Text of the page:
The launch of the MDT 809 is one of the most significant Potain tower crane launches of recent times: Over the past 10 years we’ve seen consistent growth in demand for topless cranes, with customers benefiting from their fast assembly and compact design, which makes it easier to get more cranes onto a job site to complete work quicker. Alongside this we’ve seen an increase in modular construction, with contractors needing to lift heavier loads. It’s clear to us that there is strong demand for bigger topless cranes. But we wanted to be sure that any new model we launch not only satisfied demand for greater capacity, but also preserved the easy transport, fast assembly and industry-leading performance our other topless cranes deliver. The MDT 809 provides all that and more. Here are some of the added value of the MDT 809:

Lower costs

With its highly optimized assembly and disassembly, owners can install the crane on site in the shortest possible time and move it off site rapidly once work is completed. Alongside that, the crane offers up to 40 t of lift capacity and can accommodate up to 80 m of jib. For transport, the crane is especially compact, with everything but the slewing mechanism capable of traveling in a standard container.

The whole crane transports in either 10 or 11 containers, depending on the winch option selected, which is four to five fewer containers than is typically required for a crane of this size. Smart design features to aid shipping include protective packaging for the jib sections; optimized space usage for containerization and a cab that rotates for transport. The crane also has a new 8 m cross base that offers the performance characteristics of a 10 m chassis, but which requires only one container for transport.

High-speed assembly

The Potain MDT 809 is not only fast to transport, but also fast to assemble once on site: typically, around twice as fast as other 40 t cranes and also requiring less space. With its full complement of jib, the crane can be assembled at a 50 m working height in less than three days. The 8 m cross base is not only easier to transport but also faster to set up than the 10 m alternative.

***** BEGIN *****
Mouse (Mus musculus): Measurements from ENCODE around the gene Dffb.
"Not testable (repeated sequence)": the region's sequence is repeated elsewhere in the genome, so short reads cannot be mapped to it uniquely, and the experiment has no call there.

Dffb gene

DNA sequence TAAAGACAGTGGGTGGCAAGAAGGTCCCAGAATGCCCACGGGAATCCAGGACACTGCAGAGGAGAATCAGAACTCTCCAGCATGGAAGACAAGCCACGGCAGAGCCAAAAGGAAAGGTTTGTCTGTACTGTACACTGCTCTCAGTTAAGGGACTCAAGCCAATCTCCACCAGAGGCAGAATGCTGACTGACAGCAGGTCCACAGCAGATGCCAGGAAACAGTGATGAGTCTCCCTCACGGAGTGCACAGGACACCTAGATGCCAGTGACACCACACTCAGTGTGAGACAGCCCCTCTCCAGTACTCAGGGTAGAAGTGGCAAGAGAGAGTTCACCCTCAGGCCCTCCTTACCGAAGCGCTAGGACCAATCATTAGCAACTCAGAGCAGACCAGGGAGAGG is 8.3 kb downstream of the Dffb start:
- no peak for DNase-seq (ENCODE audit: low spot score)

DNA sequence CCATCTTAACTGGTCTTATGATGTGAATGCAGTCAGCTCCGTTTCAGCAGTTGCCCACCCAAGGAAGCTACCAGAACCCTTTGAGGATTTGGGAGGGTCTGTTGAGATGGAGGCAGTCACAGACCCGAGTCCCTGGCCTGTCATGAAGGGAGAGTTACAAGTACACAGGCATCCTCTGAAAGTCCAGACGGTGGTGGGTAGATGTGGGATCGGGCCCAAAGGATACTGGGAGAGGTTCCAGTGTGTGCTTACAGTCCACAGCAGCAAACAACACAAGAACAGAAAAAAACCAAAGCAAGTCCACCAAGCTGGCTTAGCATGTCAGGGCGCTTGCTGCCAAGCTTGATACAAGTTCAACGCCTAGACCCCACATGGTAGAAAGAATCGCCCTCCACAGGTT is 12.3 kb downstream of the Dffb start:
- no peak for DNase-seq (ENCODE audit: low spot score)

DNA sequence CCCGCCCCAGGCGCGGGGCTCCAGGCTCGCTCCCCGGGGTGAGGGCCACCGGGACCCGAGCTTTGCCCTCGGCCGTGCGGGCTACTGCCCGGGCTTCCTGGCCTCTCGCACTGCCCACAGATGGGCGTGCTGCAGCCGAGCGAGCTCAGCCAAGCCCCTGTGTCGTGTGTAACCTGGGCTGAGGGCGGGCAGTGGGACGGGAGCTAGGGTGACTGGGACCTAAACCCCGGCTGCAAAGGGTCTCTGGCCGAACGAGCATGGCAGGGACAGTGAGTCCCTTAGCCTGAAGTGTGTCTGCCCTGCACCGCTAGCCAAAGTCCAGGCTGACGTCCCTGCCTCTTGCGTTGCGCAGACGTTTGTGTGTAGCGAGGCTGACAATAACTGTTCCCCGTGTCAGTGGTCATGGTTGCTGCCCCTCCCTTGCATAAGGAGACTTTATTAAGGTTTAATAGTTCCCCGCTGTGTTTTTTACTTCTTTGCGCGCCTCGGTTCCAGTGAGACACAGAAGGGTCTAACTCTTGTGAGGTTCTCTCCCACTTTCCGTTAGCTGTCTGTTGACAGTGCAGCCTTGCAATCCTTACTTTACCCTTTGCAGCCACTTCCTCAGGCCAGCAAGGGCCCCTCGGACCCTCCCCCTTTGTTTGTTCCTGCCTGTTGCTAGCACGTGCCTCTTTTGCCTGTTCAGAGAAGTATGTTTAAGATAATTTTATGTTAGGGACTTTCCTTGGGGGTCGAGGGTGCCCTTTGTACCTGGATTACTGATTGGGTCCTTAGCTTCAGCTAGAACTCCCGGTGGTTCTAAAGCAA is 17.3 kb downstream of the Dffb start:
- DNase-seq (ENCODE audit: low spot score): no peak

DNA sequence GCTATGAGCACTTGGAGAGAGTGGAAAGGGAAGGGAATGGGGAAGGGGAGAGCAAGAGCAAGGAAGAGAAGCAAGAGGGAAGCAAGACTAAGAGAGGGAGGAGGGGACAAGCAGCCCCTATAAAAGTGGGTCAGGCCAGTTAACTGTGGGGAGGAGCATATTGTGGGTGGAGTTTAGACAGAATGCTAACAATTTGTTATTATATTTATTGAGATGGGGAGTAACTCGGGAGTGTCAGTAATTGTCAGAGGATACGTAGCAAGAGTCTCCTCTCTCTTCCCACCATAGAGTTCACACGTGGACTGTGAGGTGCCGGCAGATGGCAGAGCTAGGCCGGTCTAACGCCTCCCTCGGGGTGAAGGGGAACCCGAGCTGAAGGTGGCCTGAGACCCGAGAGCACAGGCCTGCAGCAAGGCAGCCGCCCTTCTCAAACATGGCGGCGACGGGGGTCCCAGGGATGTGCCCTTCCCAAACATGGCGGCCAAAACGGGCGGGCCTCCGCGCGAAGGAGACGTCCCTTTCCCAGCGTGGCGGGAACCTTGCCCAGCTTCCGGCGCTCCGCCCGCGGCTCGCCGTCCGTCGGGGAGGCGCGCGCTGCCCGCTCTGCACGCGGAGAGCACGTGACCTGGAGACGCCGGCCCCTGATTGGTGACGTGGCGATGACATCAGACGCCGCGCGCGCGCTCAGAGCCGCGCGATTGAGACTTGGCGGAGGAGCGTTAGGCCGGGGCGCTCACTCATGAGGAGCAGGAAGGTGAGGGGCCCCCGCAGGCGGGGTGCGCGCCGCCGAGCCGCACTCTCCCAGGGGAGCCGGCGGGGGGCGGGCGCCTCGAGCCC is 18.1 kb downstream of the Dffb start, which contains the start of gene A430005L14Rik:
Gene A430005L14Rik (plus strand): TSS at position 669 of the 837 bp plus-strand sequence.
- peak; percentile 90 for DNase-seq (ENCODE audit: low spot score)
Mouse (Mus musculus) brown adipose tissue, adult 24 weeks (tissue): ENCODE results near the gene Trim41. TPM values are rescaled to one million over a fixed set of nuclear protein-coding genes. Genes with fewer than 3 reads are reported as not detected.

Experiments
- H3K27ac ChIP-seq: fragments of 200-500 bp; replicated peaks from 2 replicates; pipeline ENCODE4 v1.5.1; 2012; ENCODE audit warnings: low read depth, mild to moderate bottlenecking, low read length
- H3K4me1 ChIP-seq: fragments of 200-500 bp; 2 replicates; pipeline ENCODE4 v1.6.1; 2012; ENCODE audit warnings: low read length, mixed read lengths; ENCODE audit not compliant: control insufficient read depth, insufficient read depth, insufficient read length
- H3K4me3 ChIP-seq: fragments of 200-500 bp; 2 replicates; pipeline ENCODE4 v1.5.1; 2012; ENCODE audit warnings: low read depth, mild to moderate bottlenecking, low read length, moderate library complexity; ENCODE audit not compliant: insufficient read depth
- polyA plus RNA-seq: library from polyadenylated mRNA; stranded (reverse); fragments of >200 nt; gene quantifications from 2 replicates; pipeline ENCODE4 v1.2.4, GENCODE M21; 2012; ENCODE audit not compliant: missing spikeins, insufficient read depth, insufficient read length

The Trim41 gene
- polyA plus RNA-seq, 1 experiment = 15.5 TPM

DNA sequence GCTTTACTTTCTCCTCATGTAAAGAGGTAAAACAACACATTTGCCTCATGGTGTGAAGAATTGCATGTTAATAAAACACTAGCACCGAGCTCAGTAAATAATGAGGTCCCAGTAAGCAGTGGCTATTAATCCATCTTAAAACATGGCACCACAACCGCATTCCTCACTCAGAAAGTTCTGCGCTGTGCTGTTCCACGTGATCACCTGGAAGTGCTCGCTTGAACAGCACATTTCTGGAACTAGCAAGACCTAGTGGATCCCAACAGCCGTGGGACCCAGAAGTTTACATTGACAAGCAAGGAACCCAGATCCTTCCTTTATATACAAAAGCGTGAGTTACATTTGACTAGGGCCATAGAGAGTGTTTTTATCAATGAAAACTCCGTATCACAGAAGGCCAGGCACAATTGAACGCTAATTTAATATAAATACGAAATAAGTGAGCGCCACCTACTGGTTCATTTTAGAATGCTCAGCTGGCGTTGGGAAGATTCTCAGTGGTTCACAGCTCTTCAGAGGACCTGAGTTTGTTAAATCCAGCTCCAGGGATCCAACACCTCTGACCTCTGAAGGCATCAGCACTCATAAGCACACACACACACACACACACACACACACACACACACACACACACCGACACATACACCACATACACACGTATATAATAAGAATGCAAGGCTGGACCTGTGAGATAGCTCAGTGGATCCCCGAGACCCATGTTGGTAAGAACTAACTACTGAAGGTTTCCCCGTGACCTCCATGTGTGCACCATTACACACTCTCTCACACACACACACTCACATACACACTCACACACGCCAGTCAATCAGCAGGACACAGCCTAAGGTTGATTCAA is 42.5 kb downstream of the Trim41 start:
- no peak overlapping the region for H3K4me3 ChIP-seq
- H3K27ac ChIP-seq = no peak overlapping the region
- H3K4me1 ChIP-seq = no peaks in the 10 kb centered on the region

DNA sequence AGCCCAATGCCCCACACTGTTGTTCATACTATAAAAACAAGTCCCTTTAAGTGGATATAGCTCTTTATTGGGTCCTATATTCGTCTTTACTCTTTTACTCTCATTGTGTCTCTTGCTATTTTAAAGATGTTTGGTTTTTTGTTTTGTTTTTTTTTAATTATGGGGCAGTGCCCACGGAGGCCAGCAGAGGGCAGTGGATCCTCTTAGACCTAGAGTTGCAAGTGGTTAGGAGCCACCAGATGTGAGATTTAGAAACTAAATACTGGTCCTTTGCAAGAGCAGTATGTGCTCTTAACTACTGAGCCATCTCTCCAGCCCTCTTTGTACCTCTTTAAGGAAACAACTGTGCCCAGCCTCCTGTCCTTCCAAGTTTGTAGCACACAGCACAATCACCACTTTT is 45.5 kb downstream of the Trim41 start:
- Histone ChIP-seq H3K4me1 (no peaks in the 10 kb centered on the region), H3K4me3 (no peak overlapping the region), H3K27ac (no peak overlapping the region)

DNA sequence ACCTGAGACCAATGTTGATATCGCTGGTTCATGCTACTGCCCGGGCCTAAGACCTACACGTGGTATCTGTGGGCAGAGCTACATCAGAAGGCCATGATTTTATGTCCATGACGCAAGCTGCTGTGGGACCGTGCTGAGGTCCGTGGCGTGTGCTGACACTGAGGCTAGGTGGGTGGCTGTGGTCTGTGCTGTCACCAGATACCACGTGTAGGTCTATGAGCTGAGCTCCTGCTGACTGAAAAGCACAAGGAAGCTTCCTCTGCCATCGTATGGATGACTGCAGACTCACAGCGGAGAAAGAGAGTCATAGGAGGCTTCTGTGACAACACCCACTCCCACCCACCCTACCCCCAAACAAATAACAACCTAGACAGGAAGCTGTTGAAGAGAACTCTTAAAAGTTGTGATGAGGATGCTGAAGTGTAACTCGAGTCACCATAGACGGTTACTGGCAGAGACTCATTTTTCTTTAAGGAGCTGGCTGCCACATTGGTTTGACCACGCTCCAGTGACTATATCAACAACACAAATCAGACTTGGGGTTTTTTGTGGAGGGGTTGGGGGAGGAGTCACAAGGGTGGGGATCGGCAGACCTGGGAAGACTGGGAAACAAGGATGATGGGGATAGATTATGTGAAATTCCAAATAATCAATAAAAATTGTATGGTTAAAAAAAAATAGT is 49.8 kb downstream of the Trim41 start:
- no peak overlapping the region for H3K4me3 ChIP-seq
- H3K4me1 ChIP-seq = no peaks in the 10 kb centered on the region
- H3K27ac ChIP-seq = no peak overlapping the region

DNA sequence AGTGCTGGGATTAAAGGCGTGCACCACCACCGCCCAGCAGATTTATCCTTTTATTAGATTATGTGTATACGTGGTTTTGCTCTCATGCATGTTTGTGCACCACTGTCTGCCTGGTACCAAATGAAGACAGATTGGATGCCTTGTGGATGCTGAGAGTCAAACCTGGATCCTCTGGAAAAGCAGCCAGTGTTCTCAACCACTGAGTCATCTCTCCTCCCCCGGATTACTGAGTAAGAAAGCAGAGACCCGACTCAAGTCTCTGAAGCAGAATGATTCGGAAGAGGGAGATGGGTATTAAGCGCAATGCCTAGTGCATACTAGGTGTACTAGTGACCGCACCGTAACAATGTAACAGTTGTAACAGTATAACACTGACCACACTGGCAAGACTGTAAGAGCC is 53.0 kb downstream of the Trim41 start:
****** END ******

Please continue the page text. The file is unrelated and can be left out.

There are dedicated slinging points on the crane to aid on-site assembly and jib sections can be assembled either on the ground or in the air, depending on site conditions and available space. The rotating cab and easy-connect points for the counterjib further simplify erection. Options for assembling the jib range from the 30 m minimum up to the 80 m maximum in 5 m sections.

High performance

From the range of regular frequency-controlled hoists, options for the crane span from the 100LVF to the 270LVF. An optional 150HPL is also offered, from the High Performance Lifting range, for the ultimate in speed and strength. These winch options give the crane a maximum available capacity of 25 t, 32 t or 40 t. Tip loads of up to 9 t are available at the 80 m maximum. With the new reinforced K-mast system, freestanding heights of up to 80 m are possible.

Users can choose from a two-fall configuration on the trolley for faster duty-cycle lifting, or four-falls for heavy lifting. Inside the cab a simple push-button solution enables the operator to activate the cable-tensioning system automatically. This is particularly useful for long-running job sites, where tensioning is required more frequently. The Crane Control System (CCS) features too, with its customizable operator profiles; simpler commissioning; load curve P+ functionality and much more.

Introducing the hydraulic luffer MRH 175

More information on the advantage of hydraulic luffers can be found in our previous blog post. However, here’s a recap of some of the benefits:

Innovative crane, the hydraulic luffer is the first in the European range to combine luffing jib and topless capabilities; and it also uses hydraulic power for the luffing movement, for greater efficiency. As with the MDT 809, Manitowoc has placed a strong emphasis on return on investment for owners. The crane has an adaptable design making it suitable for all kinds of congested urban job sites, while transport and assembly times have also been optimized. Just four containers are required to transport the upper portion of the crane, with the counter jib and jib foot traveling as a single package. The unique VVH hydraulic luffing mechanism and cylinders are pre-connected at the factory, meaning no assembly is required on site.

A further advantage over traditional luffing jib cranes is that the hydraulic power of the VVH mechanism means there is no requirement to install luffing rope during installation. The hoisting winch, maintenance derrick and jib wind side plate are also pre-installed. Plus there is no need to adapt the wind-sail plate on site, no matter what length of jib the crane is erected with.